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Nobelist Says Women, Children
Suffer Most from Land Mines
November 29, 1999

The scourge of land mines affects women and children disproportionately, says Loung Ung, 1997 Nobel Peace Prize-winner and national spokesperson for the Vietnam Veterans of America Landmine Campaign.

Ung, a survivor of the Cambodian genocide, now a U.S. citizen, spoke November 16 at the Thomas J. Dodd Research Center. Her talk, "Wars End, Land Mines Don't," was sponsored by the Women's Center as part of the Women Around the World series.

Ung said land mines destroy "in slow motion ... one arm, one leg, one life at a time." They are cheap, easy to plant, and stay in the land for decades.

She said land mines are widespread in 70 countries around the world and that:

  • they are designed not to kill but to maim;

  • every 22 minutes someone is killed or maimed by a landmine;

  • land mines injure 26,000 people a year, 90 percent of them civilians;

  • land mines have killed more people than chemical, biological and nuclear weapons combined;

  • land mines cost $1-$3 each to purchase, but $550-$1,000 each to get out of the ground.

Holding up examples of defused mines in her hands, Ung said most are made of brightly colored plastic and are often mistaken as toys by children. "They might pick it up and throw it against a tree. If they're lucky, it makes a really cool explosion. Or it might take off a hand, an arm, the side of their face, or their life."

In some countries, such as Sierra Leone, Ung said, children and women are used as human de-miners to clear the minefields for male soldiers by being the first to walk across. Land mines are particularly devastating to children, she said, because they are designed to do most damage to the middle of an adult's body; children, being smaller, tend to get hit in the head and heart. If a soldier survives a land mine and has a limb amputated, there is "a lifetime of pain" ahead; for a child, there is "a lifetime of scars," for as the child's body grows, the limb has to be continually re-cut.

Ung's commitment to the anti-land mine movement has deep-rooted personal origins.

She painted an idyllic picture of a privileged early childhood in Cambodia, recalling how she would wrap her arms around trees and try to touch her sisters' fingers, pick flowers, catch butterflies, and spend hours watching black ants in their thousands.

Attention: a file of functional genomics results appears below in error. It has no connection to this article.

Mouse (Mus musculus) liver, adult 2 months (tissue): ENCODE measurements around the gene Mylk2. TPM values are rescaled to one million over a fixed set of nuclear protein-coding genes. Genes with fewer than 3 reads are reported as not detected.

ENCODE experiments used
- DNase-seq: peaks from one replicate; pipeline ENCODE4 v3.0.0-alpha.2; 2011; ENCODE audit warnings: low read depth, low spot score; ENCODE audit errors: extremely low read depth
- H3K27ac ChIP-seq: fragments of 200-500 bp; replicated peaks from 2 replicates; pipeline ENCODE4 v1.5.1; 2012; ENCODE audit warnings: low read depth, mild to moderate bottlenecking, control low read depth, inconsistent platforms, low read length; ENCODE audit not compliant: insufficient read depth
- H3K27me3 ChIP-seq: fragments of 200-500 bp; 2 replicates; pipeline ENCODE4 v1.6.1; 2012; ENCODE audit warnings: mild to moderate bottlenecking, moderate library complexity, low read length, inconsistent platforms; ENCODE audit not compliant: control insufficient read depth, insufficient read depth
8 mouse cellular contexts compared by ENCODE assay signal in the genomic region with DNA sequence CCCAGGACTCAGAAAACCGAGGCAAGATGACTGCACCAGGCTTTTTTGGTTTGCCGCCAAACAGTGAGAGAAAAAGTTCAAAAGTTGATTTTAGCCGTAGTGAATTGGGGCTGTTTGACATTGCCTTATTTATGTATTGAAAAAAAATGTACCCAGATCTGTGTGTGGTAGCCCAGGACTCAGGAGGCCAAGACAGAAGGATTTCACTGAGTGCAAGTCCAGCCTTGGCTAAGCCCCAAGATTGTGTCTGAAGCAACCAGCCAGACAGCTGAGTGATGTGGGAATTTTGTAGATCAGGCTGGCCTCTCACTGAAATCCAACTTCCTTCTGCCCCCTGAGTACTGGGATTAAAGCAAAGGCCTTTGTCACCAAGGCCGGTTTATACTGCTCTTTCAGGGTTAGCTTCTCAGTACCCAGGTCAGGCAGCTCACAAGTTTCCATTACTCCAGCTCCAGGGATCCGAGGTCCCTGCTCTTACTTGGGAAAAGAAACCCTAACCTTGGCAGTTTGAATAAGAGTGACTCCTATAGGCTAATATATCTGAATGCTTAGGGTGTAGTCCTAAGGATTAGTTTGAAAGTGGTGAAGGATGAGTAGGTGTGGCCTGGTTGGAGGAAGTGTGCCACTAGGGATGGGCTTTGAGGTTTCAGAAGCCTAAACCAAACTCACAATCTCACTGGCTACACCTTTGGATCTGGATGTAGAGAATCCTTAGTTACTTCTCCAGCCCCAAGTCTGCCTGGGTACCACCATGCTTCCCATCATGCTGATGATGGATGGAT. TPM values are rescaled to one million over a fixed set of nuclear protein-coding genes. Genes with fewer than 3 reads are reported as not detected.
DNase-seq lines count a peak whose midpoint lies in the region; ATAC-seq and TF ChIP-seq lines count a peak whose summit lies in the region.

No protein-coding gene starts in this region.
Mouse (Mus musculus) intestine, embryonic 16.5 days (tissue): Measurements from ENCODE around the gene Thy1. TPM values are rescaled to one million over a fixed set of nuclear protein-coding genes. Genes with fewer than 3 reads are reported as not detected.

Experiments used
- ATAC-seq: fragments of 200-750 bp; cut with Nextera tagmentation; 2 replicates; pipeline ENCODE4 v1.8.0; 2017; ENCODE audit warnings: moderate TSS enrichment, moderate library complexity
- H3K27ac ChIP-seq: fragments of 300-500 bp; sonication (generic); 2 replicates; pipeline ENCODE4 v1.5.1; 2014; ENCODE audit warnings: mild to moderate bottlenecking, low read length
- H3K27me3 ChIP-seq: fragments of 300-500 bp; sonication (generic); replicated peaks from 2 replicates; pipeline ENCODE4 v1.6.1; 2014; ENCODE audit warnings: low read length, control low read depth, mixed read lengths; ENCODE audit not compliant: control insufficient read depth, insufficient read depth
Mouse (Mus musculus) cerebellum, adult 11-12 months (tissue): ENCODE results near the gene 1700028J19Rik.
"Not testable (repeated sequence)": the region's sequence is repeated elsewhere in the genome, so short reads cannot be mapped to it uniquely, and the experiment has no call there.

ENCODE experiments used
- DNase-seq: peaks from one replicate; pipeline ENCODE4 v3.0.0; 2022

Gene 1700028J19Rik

She was reminded of the ants not long afterward, when Khmer Rouge soldiers in 1975 herded Phnom Penh's two million residents out of the city. Her first acquaintance with land mines came in the labor camps, when those who broke the rules were sent to work in a minefield and never returned.

After her father, a former politician, was executed along with other leaders the Khmer Rouge regarded as a potential threat, her mother sent away all seven of her children, urging each to follow a different direction to maximize their chances of survival.

As an orphan in a camp, Ung became "a prime target for brainwashing." She was trained as a child soldier. "When I was eight, instead of a baseball bat, I had a gun," she said.

When the war ended, she and her surviving siblings were still at risk. It was too dangerous, however, to flee by land, because of the mines that infested the border area, so she and her eldest brother escaped by boat - a 60-foot "rocking coffin," packed with 98 people - to a refugee camp in Thailand. From there, they were sponsored by a church to come to this country.

For years she tried to forget her experiences, she said, but on a visit to Cambodia in 1995, she realized that "land mines were making more orphans than the Khmer Rouge did." There are four to six million mines in a country of 10 million people, she said. "You cannot get away from seeing the victims of land mines."

That was the start of her activism.

She now travels around the world, to former war zones that are continuing to suffer the devastation caused by land mines, such as Angola, Mozambique, and El Salvador.

Ung said the anti-land mine movement, which began in 1991 and now has 1,000 agencies worldwide, succeeded in securing a treaty banning the manufacture and use of land mines. The treaty, which became law on March 1, 1999, has now been signed by 136 countries, though not the United States.

Although land mines may seem irrelevant to people here, Ung said, they can affect U.S. citizens too. Friends and family members in the armed forces are at risk, she said.

"And if you want to travel beyond Mexico and Canada, with 70-80 million land mines in 70 countries, how will you know you're not going to step on a mine?" she asked. "It doesn't matter if you're an American tourist, land mines will hurt and kill indiscriminately."

Elizabeth Omara-Otunnu